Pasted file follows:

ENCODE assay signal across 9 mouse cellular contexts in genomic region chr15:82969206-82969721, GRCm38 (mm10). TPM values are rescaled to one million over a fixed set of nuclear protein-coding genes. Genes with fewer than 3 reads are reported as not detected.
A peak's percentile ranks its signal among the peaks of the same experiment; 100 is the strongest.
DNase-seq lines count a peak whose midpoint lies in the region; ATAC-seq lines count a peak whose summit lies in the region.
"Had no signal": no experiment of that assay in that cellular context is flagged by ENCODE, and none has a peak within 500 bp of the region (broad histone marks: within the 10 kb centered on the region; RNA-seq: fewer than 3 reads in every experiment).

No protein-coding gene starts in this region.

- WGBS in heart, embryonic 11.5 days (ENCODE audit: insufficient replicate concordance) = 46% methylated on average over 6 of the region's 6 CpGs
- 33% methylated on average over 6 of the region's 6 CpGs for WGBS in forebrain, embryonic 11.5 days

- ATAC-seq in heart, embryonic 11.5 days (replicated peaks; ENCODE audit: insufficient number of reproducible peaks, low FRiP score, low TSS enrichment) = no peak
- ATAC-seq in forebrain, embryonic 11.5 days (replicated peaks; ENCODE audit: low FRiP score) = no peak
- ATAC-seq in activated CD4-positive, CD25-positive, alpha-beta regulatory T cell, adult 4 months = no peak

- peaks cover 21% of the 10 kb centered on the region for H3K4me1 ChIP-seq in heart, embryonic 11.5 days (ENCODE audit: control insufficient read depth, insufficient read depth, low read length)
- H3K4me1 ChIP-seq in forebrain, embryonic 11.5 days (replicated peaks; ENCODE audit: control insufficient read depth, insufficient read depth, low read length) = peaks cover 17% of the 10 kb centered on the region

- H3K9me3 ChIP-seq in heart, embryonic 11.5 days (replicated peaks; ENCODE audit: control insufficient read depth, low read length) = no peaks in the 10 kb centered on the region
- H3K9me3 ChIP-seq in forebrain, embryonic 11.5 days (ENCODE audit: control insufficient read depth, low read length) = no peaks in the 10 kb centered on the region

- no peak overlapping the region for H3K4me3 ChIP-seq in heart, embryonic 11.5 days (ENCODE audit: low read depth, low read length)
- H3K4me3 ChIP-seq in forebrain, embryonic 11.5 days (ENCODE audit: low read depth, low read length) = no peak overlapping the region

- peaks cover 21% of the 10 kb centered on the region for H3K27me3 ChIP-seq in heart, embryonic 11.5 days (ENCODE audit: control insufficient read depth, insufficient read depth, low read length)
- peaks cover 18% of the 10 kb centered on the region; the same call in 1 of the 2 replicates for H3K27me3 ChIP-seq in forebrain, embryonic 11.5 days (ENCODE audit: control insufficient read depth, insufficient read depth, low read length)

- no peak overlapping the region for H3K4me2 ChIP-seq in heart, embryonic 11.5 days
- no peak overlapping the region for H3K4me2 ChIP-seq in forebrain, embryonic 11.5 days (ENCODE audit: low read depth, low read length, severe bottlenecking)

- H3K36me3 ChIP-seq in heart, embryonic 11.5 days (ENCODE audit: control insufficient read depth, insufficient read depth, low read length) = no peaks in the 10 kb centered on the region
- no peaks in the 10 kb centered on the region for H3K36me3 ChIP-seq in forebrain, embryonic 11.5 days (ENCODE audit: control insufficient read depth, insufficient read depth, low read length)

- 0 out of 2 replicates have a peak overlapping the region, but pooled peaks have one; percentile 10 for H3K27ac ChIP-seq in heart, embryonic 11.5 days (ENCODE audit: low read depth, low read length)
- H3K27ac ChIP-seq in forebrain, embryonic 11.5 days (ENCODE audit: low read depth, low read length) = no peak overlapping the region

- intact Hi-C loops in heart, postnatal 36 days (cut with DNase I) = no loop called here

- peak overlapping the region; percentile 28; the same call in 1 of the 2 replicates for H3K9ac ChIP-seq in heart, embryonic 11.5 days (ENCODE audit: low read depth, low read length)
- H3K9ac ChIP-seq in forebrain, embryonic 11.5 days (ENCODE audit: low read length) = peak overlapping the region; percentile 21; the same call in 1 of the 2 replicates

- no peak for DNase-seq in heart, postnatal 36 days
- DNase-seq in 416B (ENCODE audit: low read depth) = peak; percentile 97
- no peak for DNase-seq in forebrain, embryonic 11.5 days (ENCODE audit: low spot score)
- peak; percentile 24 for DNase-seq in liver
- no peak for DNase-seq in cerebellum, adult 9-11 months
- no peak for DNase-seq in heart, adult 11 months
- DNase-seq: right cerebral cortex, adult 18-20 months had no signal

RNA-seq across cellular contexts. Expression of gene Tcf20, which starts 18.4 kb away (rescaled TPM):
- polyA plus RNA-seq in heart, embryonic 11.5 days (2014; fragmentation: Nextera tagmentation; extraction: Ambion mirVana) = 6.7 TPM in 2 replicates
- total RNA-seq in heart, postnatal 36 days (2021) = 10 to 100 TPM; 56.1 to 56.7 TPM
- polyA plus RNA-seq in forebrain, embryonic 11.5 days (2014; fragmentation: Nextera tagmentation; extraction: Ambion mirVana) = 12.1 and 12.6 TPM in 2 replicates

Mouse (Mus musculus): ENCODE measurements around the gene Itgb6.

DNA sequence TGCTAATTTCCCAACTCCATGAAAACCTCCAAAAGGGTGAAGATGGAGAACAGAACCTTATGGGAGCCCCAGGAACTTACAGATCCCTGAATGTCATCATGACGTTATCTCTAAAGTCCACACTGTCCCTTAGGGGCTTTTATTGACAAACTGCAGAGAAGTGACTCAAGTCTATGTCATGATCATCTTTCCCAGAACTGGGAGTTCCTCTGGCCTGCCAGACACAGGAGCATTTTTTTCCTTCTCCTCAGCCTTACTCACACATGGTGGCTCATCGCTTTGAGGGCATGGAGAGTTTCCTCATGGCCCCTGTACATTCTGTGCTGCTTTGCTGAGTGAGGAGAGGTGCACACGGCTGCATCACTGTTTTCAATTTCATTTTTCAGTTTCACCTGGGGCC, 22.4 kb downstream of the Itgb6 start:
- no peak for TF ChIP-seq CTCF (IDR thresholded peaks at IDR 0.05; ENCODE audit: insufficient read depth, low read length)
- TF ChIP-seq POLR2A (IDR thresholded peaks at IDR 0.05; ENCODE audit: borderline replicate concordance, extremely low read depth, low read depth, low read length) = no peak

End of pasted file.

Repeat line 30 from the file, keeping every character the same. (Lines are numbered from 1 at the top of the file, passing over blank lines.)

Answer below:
- no peak for DNase-seq in forebrain, embryonic 11.5 days (ENCODE audit: low spot score)